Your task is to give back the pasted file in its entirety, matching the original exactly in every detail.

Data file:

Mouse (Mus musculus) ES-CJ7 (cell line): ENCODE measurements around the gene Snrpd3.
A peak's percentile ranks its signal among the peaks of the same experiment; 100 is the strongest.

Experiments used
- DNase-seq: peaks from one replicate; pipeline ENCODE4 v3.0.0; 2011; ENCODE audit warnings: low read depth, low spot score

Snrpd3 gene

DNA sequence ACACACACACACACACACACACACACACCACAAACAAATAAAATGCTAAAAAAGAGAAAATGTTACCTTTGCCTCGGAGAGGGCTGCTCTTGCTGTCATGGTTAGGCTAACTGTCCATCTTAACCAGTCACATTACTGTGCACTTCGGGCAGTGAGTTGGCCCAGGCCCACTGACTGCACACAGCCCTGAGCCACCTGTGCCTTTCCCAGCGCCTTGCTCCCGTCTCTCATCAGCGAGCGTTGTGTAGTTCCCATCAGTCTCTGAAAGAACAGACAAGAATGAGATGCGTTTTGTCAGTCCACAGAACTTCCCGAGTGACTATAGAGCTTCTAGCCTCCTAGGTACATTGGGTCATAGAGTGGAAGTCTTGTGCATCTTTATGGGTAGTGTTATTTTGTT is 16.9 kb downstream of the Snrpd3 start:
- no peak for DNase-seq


Mouse (Mus musculus) ES-CJ7 (cell line): ENCODE measurements around the gene Snrpd3.
A peak's percentile ranks its signal among the peaks of the same experiment; 100 is the strongest.

Experiments used
- DNase-seq: peaks from one replicate; pipeline ENCODE4 v3.0.0; 2011; ENCODE audit warnings: low read depth, low spot score

Snrpd3 gene

DNA sequence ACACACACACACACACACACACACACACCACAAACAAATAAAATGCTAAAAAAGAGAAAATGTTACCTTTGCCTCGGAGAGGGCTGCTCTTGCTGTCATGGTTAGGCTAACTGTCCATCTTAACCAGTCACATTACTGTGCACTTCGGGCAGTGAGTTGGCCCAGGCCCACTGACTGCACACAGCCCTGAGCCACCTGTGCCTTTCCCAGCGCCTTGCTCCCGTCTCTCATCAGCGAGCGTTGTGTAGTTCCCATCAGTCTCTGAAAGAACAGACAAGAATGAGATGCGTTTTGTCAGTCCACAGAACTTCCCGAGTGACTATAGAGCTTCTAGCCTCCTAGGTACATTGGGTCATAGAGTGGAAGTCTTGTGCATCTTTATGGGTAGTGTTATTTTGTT is 16.9 kb downstream of the Snrpd3 start:
- no peak for DNase-seq